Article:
Definition of immunity in English:

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Pronunciation: /ɪˈmjuːnɪti/

noun (plural immunities)

1 [mass noun] The ability of an organism to resist a particular infection or toxin by the action of specific antibodies or sensitized white blood cells: immunity to typhoid seems to have increased spontaneously
More example sentences
  • Women who develop immunity to the infection before pregnancy are not in danger of transmitting it to their babies.
  • Experiencing tetanus does not itself produce immunity to a second infection.
  • They also may have lower immunity to infection than older family members, plus increased viral shedding and longer duration of illness.
resistance to, resilience to, non-susceptibility to, lack of susceptibility to, protection from, ability to fight off, ability to withstand, ability to counteract, defences against;
immunization against, inoculation against
2Protection or exemption from something, especially an obligation or penalty: the rebels were given immunity from prosecution
More example sentences
  • Even in situations where an undertaking does not qualify for a total immunity from a fine penalties may be reduced.
  • It could be an immunity from a government action - for instance, my right to free speech bars the government from punishing me for speaking.
  • It seems to me that the stauncher first world proponents of globalisation feel a personal immunity from its vicissitudes.
exemption, exception, freedom, release, impunity, dispensation, exoneration;
non-liability for
informal a let-off
rare derogation
indemnity, privilege, prerogative, special treatment, right, liberty, licence, permission;
legal exemption, impunity, protection, freedom;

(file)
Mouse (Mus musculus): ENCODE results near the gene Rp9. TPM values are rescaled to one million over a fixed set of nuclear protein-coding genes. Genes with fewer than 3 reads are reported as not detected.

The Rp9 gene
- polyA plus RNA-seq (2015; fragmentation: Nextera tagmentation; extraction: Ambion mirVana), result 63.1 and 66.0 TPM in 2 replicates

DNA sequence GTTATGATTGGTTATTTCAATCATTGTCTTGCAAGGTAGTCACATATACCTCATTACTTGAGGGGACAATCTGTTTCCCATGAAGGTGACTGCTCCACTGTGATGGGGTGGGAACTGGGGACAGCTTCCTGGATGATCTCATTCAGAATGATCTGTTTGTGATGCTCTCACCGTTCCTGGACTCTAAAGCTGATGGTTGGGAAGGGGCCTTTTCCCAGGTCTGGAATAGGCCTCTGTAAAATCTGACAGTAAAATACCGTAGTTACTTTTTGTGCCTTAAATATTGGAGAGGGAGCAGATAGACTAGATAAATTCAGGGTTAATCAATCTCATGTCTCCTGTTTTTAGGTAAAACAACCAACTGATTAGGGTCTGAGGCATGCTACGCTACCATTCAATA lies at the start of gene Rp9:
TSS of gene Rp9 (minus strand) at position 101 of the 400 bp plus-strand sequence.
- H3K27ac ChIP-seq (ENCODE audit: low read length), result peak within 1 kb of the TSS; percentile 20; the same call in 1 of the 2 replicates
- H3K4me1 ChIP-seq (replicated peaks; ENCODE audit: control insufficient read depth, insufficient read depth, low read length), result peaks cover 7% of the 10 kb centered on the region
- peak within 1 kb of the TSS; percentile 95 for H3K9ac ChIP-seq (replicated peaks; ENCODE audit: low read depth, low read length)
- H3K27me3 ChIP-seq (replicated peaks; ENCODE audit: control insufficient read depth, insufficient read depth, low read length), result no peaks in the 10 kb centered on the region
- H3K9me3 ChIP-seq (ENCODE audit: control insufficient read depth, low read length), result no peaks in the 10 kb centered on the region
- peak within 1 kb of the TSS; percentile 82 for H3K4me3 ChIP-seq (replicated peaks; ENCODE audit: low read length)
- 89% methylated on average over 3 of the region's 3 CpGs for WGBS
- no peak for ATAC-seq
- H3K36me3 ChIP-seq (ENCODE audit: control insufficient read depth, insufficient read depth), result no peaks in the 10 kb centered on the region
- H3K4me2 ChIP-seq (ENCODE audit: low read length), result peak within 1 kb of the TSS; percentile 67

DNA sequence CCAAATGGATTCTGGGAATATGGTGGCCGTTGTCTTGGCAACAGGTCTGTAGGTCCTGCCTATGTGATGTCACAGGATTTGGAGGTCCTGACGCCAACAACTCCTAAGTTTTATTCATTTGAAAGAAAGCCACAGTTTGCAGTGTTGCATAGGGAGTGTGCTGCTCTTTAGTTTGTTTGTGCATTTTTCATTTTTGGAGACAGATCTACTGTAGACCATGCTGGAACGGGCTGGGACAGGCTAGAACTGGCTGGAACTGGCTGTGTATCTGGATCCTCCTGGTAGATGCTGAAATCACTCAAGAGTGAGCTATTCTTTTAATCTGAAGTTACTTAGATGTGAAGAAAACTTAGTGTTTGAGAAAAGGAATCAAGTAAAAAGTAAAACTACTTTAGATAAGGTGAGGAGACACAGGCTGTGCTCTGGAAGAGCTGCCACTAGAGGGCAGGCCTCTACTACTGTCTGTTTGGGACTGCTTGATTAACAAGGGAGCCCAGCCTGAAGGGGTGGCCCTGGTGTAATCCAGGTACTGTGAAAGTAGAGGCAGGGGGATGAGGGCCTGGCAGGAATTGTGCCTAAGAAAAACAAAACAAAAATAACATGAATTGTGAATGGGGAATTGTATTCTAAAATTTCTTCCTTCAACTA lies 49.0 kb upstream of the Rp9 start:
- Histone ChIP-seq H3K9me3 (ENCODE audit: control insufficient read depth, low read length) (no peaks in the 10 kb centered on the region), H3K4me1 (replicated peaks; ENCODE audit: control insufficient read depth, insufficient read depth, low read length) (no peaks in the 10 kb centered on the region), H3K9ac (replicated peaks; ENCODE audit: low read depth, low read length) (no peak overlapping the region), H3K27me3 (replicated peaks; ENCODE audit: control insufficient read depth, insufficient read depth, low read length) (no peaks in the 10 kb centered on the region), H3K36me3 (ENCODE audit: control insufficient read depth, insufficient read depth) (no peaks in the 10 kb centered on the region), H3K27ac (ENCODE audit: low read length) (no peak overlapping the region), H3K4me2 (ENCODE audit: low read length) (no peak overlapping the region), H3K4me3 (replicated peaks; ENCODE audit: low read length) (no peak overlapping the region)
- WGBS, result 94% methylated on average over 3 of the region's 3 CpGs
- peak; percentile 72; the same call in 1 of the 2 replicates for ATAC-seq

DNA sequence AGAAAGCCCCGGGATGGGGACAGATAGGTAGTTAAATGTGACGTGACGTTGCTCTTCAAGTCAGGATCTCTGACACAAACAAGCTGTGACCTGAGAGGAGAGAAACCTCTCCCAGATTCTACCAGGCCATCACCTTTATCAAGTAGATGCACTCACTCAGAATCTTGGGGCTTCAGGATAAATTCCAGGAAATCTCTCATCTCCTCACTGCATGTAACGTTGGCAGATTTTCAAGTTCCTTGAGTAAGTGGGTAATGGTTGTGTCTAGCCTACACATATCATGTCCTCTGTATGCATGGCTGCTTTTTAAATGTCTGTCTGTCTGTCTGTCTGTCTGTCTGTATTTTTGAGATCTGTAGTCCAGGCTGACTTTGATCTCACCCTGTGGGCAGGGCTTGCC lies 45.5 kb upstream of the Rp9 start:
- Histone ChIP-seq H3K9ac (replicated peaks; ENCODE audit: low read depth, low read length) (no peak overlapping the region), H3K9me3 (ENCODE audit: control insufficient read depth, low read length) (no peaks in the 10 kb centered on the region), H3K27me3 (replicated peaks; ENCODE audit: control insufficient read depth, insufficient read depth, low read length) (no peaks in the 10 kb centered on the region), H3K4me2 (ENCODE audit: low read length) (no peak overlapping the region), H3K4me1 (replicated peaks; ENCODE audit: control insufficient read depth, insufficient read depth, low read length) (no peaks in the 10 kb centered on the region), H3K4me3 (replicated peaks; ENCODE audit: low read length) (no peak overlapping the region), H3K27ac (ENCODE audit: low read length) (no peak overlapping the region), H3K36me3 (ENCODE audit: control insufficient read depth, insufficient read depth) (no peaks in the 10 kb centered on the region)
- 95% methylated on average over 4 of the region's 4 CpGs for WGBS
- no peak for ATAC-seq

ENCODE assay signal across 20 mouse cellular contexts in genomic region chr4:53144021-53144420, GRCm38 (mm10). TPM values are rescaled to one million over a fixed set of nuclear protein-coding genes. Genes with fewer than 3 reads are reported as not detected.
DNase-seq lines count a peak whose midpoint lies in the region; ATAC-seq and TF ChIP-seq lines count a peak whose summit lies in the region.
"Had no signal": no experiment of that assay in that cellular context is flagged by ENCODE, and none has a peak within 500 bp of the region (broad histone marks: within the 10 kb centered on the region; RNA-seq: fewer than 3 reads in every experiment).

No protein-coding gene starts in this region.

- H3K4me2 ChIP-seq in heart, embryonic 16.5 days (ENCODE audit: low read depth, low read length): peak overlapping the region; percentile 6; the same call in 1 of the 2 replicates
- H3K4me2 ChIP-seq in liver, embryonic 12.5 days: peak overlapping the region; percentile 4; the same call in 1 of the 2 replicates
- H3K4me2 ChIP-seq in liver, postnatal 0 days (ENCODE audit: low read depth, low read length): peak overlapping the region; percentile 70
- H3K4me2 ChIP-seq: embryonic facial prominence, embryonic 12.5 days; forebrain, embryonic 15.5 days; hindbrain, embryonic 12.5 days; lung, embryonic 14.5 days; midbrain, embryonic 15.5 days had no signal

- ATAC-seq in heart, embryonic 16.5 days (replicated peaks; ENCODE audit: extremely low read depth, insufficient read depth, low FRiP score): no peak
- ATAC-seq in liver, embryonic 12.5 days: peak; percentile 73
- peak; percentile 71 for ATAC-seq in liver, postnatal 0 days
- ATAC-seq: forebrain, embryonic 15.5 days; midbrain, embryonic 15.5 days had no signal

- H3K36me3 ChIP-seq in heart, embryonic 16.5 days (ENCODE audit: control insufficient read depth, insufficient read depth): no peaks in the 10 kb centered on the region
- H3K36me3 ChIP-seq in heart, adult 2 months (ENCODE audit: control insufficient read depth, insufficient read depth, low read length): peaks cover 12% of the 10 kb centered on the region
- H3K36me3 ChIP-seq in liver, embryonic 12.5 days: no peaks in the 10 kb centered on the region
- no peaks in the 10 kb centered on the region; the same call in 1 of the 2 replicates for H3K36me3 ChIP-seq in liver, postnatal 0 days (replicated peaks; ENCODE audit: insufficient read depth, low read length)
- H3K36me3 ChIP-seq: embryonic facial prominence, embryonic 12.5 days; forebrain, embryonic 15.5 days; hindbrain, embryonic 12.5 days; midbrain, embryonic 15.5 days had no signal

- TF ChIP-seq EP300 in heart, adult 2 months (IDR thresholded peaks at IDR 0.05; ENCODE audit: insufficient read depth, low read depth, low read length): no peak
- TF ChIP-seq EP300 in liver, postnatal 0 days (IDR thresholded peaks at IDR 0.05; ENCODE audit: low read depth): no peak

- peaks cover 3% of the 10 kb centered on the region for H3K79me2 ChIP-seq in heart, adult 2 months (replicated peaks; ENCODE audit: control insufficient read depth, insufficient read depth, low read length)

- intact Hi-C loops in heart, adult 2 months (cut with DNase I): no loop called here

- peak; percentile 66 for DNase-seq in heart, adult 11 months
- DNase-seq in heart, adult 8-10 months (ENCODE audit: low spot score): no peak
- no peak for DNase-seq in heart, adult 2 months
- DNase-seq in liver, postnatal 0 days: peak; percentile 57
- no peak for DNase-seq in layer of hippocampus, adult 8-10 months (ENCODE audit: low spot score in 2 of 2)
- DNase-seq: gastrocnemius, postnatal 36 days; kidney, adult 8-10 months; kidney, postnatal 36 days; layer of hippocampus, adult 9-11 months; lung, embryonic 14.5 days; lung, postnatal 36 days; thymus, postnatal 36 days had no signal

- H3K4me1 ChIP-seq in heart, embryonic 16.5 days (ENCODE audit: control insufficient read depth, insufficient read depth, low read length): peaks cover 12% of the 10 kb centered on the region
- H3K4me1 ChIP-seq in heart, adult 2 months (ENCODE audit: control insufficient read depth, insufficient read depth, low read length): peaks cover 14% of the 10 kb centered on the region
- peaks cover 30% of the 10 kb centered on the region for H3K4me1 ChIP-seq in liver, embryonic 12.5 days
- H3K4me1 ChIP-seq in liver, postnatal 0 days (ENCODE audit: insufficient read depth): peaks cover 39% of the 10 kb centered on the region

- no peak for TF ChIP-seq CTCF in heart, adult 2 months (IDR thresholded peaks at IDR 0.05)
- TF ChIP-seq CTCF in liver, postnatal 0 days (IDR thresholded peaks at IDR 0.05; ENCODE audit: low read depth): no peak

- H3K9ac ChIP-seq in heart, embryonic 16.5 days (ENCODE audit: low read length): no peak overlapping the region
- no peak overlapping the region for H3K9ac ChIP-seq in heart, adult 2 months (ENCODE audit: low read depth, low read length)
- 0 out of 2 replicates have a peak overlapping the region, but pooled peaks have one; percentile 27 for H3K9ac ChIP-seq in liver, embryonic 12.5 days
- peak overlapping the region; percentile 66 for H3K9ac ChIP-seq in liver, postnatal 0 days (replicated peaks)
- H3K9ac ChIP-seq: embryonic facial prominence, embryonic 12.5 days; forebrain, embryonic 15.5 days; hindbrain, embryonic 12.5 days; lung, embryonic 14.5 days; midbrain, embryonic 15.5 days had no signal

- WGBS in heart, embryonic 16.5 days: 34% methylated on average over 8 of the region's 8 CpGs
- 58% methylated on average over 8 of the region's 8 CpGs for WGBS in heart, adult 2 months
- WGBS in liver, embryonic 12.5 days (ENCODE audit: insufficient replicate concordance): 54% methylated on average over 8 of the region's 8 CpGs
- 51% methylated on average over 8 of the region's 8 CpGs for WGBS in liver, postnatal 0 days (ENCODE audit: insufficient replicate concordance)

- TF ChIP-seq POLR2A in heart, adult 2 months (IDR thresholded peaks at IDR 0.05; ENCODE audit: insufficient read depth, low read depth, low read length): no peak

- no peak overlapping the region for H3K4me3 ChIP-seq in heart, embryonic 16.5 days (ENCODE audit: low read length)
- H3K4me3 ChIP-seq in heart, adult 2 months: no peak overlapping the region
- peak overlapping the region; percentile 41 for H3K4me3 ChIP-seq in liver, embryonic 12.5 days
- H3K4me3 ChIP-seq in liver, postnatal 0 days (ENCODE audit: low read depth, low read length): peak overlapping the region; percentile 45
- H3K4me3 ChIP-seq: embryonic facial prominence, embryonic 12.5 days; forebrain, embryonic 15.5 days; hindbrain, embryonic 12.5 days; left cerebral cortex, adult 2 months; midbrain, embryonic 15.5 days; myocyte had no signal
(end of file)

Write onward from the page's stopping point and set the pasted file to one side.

French carte blanche
Law , historical droit
2.1 Law Officially granted exemption from legal proceedings or liability.
Example sentences
  • There is no issue between the parties with respect to the applicable legal principles relating to the immunity granted an expert witness in legal proceedings.
  • Either a party to a tribunal or legal proceedings is granted immunity or he is not.
  • Today, he and his accomplices are beginning to lose the legal immunity they granted themselves.
2.2Lack of susceptibility, especially to something unwelcome or harmful: products must have an adequate level of immunity to interference
More example sentences
  • Natural combativeness, an innate immunity to being cowed by the biggest names or the biggest occasions in football, is obviously a vital part of the equipment he carries on to the field.
  • But they also promise a partial immunity to the passage of time.
  • It appeared, however, as if she herself had acquired a unique immunity to invective and insult so long as she could lay her hands on something to stitch.


Late Middle English: in the sense 'exemption (from a liability'): from Latin immunitas, from immunis (see immune).

Words that rhyme with immunity

community, importunity, impunity, opportunity, unity

For editors and proofreaders

Line breaks: im¦mun|ity

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